Which one of your childhood friendships is worth a million bucks?
That’s the amount in dispute in a legal feud between billionaire blue jeans entrepreneur Renzo Rosso and his onetime partner at the Pelican Hotel on South Beach, Michele Merlo. His 2010 lawsuit seeking money he said was owed him in a settlement over a missing $1 million has boomeranged into a counterclaim asking Miami-Dade Circuit Judge Abby Cynamon to hold Merlo in civil and criminal contempt and refer him for criminal prosecution.
“Renzo helped Michele begin a wonderful, high-profile life, and he has been repaid with dishonesty and indifference,” said one of Rosso’s lawyers, Jason Giller of Miami.
Giller’s motion for sanctions said Rosso brought Merlo from their hometown of Bassano del Grappa in northern Italy to oversee the renovation and operation of the Pelican in 1993. He gave Merlo a “handsome” salary and a 50 percent interest in the business.
Rosso acquired another Art Deco property on Ocean Drive, the Carlyle, and let Merlo operate it, too. In time the properties and businesses appreciated.
“Merlo, ungrateful for these opportunities, began to behave as though it were he that owned these properties and was he that invested many millions of dollars that were at the heart of the success of these properties,” Giller’s motion said.
In 2006 a new accountant said the Pelican’s books were $2 million short. Merlo returned $1 million and told Rosso he lent the other $1 million, which he would soon recover, to Bakara Corp. in a transaction brokered by Stefano Fanfani of Portfolio Resources Group Inc.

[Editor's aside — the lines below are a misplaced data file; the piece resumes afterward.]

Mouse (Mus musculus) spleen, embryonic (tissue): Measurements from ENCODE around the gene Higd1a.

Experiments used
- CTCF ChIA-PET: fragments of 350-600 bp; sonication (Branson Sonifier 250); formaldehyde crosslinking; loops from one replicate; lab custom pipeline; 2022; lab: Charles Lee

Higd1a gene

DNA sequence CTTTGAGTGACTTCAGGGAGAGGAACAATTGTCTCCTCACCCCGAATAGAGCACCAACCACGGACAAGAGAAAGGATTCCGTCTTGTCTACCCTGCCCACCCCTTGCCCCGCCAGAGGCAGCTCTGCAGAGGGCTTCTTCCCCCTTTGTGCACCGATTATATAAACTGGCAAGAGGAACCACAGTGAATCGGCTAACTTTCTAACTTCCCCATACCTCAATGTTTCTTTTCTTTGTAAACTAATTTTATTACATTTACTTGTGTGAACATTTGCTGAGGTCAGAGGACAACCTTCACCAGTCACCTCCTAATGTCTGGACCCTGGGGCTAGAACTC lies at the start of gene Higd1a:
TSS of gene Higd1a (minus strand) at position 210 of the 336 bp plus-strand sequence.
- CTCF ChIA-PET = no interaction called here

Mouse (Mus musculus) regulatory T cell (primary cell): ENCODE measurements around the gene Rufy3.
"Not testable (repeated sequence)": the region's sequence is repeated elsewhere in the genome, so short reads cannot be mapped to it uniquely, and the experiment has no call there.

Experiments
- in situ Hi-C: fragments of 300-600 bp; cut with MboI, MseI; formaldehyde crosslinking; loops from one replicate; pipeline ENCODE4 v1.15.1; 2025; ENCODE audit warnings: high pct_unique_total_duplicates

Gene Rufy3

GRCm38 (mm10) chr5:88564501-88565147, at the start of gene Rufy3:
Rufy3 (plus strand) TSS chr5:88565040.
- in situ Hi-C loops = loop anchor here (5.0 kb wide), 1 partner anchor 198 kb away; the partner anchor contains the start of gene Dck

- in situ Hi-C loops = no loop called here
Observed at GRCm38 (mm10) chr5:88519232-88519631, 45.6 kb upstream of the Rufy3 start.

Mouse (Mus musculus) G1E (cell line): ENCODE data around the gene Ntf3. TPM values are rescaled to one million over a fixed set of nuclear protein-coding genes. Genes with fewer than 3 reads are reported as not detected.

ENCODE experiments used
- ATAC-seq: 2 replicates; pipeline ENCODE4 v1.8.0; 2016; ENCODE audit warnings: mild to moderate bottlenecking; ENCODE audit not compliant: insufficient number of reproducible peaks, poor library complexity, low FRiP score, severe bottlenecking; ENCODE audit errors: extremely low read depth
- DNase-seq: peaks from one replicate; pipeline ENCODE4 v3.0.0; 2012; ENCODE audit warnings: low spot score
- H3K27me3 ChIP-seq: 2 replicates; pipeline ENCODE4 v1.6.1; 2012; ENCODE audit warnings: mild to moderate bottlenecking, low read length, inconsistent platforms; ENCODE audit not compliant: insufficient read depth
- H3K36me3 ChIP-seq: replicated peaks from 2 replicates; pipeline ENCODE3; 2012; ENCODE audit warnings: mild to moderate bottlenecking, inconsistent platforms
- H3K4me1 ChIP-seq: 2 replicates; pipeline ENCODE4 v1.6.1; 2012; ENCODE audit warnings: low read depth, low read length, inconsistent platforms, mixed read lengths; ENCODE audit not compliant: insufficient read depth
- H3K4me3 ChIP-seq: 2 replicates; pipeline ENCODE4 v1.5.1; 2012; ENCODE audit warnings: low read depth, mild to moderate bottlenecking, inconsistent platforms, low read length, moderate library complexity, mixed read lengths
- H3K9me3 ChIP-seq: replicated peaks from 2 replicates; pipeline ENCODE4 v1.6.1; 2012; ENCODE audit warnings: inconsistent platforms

Merlo was fired after the Bakara money failed to reappear, and litigation ensued.
“Although Merlo and Fanfani directly negotiated with Mr. Michael Haws of High Desert Natural Gas Company Inc., whom they met on many occasions, Merlo has sworn repeatedly that he had no knowledge where the embezzled money went other than to a loan to Bakara,” Rosso’s 2011 countercomplaint said.
Coral Gables attorney Ricardo Pines Jr., who represents Merlo, disputed the contentions and said identical allegations were raised in previous suits and settled.
“Mr. Merlo didn’t steal a dime,” Pines said. “It’s just a bunch of nonsense.”
Rosso sued in 2007 to evict Merlo and the hotel operating company after Merlo balked at paying more rent than the lease called for. Merlo in turn sued Rosso for defamation.
In the resulting settlement, Merlo gave up his half-ownership of the Pelican operating company and promised to repay Rosso $450,000. So far he has repaid nothing, the motion for sanctions said.
A hearing on Giller’s motion has not been scheduled. Rosso is also represented by Lawrence Gordon, a partner at Conroy, Simberg, Ganon, Krevans, Abel, Lurvey, Morrow & Schefer in Hollywood.
Forbes magazine last month announced Rosso is now on its list of world billionaires, valuing his holding company, Only the Brave, at $2.5 billion. Besides the Diesel brand of jeans, sportswear, sunglasses, fragrances and shoes, the company has more than 400 stores in 80 countries. Only the Brave also has controlling interests in four other fashion houses and companies.
Fighting Rosso’s “battalion” of lawyers and accountants has left Merlo “financially stranded,” Pines said.
Merlo now manages sandwich shops in Miami Beach after failing to start a venture in Coney Island, New York, Giller said. He lives in a 16th-floor condominium unit in the Continuum on South Beach, which the property appraiser values at $1.3 million.